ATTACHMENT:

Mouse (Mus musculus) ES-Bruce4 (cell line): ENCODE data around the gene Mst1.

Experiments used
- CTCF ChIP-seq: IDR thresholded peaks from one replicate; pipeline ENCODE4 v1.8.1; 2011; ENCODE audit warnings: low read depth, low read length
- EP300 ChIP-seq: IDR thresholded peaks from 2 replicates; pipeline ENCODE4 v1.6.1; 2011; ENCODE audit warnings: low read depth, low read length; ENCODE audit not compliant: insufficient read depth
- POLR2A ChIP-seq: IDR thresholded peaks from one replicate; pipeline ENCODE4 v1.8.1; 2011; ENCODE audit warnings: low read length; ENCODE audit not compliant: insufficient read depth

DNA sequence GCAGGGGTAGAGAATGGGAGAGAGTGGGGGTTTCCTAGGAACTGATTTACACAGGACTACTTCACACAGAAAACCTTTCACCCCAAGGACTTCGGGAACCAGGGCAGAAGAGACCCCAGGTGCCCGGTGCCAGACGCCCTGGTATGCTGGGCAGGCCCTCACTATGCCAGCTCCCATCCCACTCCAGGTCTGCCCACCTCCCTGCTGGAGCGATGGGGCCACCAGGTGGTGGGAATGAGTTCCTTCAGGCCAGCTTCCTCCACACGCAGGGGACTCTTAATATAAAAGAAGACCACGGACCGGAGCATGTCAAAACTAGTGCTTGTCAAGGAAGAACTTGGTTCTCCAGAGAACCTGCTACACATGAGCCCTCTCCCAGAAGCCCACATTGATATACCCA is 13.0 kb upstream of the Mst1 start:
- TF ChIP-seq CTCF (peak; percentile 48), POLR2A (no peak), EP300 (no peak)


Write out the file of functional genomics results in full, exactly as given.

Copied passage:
Mouse (Mus musculus) ES-Bruce4 (cell line): ENCODE data around the gene Mst1.

Experiments used
- CTCF ChIP-seq: IDR thresholded peaks from one replicate; pipeline ENCODE4 v1.8.1; 2011; ENCODE audit warnings: low read depth, low read length
- EP300 ChIP-seq: IDR thresholded peaks from 2 replicates; pipeline ENCODE4 v1.6.1; 2011; ENCODE audit warnings: low read depth, low read length; ENCODE audit not compliant: insufficient read depth
- POLR2A ChIP-seq: IDR thresholded peaks from one replicate; pipeline ENCODE4 v1.8.1; 2011; ENCODE audit warnings: low read length; ENCODE audit not compliant: insufficient read depth

DNA sequence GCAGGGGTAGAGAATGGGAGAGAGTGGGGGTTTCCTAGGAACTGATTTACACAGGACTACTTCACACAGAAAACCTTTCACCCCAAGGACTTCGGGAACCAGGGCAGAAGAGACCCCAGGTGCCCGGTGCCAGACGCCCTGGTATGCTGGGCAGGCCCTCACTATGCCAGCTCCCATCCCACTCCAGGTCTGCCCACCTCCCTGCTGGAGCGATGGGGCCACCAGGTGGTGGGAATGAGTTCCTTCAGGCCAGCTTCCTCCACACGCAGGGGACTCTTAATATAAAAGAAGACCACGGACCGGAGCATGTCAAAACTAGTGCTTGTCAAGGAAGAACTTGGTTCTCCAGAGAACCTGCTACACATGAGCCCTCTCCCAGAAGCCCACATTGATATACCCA is 13.0 kb upstream of the Mst1 start:
- TF ChIP-seq CTCF (peak; percentile 48), POLR2A (no peak), EP300 (no peak)